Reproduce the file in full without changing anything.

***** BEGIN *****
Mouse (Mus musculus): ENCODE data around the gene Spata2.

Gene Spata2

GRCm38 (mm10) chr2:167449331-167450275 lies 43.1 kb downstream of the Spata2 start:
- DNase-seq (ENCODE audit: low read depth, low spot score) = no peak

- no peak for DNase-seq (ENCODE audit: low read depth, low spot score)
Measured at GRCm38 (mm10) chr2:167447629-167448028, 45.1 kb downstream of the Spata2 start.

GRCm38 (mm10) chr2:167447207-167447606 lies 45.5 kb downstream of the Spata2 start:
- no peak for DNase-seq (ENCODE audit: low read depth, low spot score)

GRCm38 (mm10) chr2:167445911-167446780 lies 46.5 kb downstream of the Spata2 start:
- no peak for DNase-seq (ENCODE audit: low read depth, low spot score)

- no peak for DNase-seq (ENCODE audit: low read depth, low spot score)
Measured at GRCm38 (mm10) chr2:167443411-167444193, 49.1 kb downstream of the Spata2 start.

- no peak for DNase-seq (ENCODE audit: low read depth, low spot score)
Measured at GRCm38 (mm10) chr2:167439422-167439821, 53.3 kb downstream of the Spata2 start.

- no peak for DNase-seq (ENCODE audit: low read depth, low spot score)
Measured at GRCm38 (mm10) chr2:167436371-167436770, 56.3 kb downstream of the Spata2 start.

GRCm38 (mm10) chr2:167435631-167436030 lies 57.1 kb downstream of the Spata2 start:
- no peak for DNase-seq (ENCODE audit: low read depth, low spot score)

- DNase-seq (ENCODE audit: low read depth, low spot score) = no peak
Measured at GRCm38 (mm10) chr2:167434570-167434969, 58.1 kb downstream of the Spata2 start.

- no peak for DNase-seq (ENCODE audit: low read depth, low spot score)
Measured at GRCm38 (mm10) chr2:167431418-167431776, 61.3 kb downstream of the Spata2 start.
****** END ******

Mouse (Mus musculus): ENCODE data around the gene Spata2.

Gene Spata2

GRCm38 (mm10) chr2:167449331-167450275 lies 43.1 kb downstream of the Spata2 start:
- DNase-seq (ENCODE audit: low read depth, low spot score) = no peak

- no peak for DNase-seq (ENCODE audit: low read depth, low spot score)
Measured at GRCm38 (mm10) chr2:167447629-167448028, 45.1 kb downstream of the Spata2 start.

GRCm38 (mm10) chr2:167447207-167447606 lies 45.5 kb downstream of the Spata2 start:
- no peak for DNase-seq (ENCODE audit: low read depth, low spot score)

GRCm38 (mm10) chr2:167445911-167446780 lies 46.5 kb downstream of the Spata2 start:
- no peak for DNase-seq (ENCODE audit: low read depth, low spot score)

- no peak for DNase-seq (ENCODE audit: low read depth, low spot score)
Measured at GRCm38 (mm10) chr2:167443411-167444193, 49.1 kb downstream of the Spata2 start.

- no peak for DNase-seq (ENCODE audit: low read depth, low spot score)
Measured at GRCm38 (mm10) chr2:167439422-167439821, 53.3 kb downstream of the Spata2 start.

- no peak for DNase-seq (ENCODE audit: low read depth, low spot score)
Measured at GRCm38 (mm10) chr2:167436371-167436770, 56.3 kb downstream of the Spata2 start.

GRCm38 (mm10) chr2:167435631-167436030 lies 57.1 kb downstream of the Spata2 start:
- no peak for DNase-seq (ENCODE audit: low read depth, low spot score)

- DNase-seq (ENCODE audit: low read depth, low spot score) = no peak
Measured at GRCm38 (mm10) chr2:167434570-167434969, 58.1 kb downstream of the Spata2 start.

- no peak for DNase-seq (ENCODE audit: low read depth, low spot score)
Measured at GRCm38 (mm10) chr2:167431418-167431776, 61.3 kb downstream of the Spata2 start.